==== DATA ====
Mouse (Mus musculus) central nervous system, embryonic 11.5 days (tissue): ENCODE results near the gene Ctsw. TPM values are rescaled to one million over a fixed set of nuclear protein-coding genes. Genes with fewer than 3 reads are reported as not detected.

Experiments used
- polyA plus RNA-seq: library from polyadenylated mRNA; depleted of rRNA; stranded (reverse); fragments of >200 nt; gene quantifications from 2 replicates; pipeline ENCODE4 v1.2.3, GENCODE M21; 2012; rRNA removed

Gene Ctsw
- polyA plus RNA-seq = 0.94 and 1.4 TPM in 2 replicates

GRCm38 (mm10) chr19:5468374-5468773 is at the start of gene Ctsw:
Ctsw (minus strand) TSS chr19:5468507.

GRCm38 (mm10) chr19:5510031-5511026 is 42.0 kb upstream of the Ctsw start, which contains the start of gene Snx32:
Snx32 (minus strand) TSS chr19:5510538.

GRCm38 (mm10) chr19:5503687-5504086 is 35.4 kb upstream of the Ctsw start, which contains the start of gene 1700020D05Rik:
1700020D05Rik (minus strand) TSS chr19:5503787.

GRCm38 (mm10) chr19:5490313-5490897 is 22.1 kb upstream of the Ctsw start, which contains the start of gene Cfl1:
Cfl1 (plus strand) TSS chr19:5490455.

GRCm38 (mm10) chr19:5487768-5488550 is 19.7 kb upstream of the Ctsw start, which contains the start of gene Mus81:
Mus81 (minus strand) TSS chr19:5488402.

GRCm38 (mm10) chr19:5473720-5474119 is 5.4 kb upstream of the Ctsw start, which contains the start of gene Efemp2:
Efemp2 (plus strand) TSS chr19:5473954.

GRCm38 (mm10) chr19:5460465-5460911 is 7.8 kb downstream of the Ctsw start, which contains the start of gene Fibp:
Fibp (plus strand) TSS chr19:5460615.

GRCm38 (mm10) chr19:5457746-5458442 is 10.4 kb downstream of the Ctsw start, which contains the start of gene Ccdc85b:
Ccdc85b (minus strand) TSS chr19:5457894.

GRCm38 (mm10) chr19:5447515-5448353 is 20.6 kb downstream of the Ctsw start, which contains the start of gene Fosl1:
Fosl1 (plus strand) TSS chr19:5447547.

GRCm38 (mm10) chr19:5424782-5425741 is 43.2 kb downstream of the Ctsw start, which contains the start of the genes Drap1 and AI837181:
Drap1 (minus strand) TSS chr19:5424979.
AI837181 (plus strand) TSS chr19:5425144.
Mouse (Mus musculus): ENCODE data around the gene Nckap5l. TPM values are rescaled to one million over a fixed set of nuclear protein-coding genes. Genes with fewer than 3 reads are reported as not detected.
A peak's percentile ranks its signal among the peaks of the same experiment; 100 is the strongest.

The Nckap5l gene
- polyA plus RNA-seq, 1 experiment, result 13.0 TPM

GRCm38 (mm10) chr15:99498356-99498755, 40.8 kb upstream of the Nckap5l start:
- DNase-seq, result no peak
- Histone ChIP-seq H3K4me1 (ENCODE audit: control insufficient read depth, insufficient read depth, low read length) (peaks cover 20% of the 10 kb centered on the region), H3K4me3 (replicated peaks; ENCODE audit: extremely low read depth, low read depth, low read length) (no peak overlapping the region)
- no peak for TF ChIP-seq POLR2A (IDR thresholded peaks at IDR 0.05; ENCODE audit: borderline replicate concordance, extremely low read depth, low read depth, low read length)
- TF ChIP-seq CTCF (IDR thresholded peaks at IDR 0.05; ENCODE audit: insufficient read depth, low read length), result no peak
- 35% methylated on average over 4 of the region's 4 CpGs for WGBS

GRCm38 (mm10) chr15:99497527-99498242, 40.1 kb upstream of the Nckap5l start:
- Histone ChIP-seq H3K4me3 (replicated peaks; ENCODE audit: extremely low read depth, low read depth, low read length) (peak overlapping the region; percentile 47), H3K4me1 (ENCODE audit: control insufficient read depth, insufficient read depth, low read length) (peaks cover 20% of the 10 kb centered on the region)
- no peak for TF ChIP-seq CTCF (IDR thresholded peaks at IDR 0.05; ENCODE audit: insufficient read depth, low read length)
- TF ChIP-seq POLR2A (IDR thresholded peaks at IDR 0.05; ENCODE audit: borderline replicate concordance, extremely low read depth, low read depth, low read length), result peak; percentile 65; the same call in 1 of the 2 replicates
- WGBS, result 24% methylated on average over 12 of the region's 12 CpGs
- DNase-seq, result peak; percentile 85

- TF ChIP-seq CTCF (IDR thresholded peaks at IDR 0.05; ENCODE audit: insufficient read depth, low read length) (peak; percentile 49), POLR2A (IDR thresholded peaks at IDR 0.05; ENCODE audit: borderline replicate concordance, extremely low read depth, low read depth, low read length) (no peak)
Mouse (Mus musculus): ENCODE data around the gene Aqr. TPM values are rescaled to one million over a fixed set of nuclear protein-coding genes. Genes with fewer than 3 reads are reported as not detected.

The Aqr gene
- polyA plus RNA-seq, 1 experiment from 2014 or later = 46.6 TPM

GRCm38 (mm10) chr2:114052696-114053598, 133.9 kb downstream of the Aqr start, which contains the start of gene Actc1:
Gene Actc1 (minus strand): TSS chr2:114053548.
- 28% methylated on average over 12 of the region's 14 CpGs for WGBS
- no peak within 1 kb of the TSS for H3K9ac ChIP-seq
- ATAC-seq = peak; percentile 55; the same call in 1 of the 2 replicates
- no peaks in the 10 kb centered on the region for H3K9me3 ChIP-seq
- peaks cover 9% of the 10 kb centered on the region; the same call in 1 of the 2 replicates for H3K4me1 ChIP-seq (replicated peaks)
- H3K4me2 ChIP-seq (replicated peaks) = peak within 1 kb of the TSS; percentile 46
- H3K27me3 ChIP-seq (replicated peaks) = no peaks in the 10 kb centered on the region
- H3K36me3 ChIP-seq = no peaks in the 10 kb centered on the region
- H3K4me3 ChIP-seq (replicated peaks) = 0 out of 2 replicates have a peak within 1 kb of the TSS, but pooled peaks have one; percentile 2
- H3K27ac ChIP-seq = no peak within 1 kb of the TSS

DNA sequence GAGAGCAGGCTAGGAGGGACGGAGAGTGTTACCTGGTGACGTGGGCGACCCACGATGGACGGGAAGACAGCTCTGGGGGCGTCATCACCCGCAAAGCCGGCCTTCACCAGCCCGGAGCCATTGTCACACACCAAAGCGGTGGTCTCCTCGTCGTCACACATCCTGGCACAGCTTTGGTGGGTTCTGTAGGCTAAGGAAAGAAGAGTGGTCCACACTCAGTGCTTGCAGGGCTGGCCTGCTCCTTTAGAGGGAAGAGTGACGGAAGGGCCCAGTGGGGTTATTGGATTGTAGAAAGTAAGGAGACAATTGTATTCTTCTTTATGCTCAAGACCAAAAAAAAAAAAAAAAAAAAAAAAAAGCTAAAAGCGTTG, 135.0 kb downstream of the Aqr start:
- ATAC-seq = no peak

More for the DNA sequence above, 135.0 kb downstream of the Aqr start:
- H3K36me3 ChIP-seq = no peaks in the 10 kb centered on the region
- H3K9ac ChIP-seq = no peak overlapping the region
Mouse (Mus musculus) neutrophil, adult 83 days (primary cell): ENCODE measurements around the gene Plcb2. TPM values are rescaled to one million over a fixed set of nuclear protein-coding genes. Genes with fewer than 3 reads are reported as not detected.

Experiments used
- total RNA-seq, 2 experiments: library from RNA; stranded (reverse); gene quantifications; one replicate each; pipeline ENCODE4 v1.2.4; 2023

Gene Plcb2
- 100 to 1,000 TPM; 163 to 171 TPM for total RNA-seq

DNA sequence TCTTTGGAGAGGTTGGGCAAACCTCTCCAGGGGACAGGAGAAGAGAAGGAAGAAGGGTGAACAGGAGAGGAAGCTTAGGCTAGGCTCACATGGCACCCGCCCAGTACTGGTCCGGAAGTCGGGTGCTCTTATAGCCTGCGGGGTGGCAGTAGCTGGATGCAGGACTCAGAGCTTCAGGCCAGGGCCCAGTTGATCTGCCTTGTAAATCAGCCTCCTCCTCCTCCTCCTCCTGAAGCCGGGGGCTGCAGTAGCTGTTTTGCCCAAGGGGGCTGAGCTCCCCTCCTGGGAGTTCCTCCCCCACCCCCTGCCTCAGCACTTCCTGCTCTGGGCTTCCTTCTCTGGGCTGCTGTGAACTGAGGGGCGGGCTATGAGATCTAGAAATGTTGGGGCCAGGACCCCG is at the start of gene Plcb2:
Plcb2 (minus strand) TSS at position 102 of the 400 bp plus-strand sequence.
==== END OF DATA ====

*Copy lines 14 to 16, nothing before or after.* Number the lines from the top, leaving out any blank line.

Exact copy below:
GRCm38 (mm10) chr19:5487768-5488550 is 19.7 kb upstream of the Ctsw start, which contains the start of gene Mus81:
Mus81 (minus strand) TSS chr19:5488402.

GRCm38 (mm10) chr19:5473720-5474119 is 5.4 kb upstream of the Ctsw start, which contains the start of gene Efemp2: